preponderance of the evidence that the challenged statements
were voluntary.” Boslau, 632 F.3d at 429
(quoting LeBrun, 363 F.3d at 724). In this case, the
interview by Agent Friend took place at 1:51 p.m. on the 1st
of September after Jensen had been taken into custody. Agent
Friend testified Jensen was agitated when the interview
started. Given the circumstances which preceded the
interview, Jensen's condition of agitation and sweating
is understandable. Precautions were taken when a preliminary
breath test was taken from Jensen resulting in a reading of
.06, a level not prohibitive of driving a motor vehicle.
Listening to the recording of the interview does not reflect
a subject who was so incapacitated he could not provide a
voluntary statement. The government's burden in this
matter was met by the evidence produced at the hearing. While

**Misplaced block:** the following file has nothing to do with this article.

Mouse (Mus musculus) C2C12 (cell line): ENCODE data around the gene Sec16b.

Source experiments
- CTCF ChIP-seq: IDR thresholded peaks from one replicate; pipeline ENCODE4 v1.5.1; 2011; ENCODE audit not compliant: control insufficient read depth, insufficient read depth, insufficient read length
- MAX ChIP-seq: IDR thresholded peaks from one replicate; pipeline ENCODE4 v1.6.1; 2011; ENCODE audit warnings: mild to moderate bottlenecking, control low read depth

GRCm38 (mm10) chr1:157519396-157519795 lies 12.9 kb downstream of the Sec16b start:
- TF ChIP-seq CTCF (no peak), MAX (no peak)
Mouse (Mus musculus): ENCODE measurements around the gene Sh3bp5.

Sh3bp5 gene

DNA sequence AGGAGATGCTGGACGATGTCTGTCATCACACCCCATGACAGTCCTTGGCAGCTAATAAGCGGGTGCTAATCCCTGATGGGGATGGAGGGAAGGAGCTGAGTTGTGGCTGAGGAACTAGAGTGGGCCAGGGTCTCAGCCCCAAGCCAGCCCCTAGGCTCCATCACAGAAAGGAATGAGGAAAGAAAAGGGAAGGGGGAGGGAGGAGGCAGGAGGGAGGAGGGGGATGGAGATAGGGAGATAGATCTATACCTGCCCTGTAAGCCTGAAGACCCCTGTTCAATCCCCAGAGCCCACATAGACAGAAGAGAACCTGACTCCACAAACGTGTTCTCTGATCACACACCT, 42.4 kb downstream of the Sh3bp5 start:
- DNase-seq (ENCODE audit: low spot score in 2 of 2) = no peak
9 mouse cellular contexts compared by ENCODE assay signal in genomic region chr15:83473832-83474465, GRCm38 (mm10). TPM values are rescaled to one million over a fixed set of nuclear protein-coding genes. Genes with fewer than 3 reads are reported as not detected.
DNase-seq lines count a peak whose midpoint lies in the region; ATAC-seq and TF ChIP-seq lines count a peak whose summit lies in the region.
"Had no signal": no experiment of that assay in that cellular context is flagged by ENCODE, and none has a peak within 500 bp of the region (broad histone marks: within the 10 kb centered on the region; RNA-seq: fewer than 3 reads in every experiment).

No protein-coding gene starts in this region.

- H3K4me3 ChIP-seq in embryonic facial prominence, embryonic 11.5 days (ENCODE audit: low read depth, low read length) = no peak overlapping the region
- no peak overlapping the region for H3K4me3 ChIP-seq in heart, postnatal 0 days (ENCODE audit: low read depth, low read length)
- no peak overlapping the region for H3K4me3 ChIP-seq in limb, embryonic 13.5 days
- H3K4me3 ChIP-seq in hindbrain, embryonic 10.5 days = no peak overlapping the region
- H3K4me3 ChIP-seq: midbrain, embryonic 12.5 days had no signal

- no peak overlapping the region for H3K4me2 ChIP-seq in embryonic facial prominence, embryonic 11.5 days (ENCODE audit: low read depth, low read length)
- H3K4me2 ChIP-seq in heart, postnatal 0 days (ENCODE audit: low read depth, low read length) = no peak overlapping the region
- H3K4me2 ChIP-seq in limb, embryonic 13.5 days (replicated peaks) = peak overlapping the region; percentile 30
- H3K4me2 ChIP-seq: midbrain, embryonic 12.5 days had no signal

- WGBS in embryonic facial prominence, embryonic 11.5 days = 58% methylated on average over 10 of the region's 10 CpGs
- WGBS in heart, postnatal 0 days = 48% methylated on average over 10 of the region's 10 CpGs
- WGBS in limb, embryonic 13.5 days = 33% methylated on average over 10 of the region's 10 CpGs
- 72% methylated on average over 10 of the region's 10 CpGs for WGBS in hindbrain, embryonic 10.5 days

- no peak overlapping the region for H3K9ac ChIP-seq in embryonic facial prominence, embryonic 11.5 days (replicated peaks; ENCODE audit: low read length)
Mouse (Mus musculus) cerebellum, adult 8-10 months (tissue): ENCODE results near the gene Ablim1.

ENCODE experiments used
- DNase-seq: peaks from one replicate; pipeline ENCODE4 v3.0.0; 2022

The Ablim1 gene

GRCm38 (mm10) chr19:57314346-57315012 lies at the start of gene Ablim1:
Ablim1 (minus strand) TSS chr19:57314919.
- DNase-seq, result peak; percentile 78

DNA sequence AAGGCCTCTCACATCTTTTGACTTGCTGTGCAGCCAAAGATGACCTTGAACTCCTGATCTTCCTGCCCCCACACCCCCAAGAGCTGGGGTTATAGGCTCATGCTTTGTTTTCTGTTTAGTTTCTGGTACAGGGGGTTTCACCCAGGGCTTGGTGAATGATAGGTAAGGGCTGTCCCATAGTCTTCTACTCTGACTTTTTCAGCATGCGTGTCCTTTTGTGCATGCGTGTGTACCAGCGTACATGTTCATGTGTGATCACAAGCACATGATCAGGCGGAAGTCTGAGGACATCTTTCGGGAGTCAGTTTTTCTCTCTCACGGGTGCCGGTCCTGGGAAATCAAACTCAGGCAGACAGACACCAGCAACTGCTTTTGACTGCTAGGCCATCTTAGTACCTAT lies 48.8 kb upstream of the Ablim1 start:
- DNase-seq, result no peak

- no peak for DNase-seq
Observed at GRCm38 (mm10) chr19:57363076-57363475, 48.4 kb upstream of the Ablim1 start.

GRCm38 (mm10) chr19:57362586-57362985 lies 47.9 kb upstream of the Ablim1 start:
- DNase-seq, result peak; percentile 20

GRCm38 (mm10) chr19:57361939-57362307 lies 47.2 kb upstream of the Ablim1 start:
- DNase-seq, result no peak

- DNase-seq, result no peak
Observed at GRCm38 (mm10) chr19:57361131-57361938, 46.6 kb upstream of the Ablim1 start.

Jensen suggests and implies he was intoxicated or under the
influence of methamphetamine to the extent that any statement
he gave was involuntary, Jensen presented no evidence other
than the testimony of Lt. McCauley and Agent Friend that his
statement was involuntary.
well settled that a law enforcement official is required to
advise an individual of his or her Miranda rights
before questioning if that individual is in custody.
United States v. Williams, 760 F.3d 811, 814 (8th
Cir. 2014). In this case, Jensen was in custody for
Miranda purposes from the inception with his
encounter with Lt. McCauley at the roadside scene or when
questioned by Agent Friend at the jail.
regard to the statements Jensen made to Lt. McCauley at the
roadside scene about the glass pipe found outside of the
white minivan, Jensen was not questioned by Lt. McCauley when
the glass pipe was brought to the patrol car. Lt. McCauley
testified he was putting the pipe in an evidence bag when
Jensen, upon seeing the glass pipe, said it did not belong to
him. “Interrogation in the Miranda context
refers to express questioning and to words or conduct that
officers should know is reasonably likely to elicit an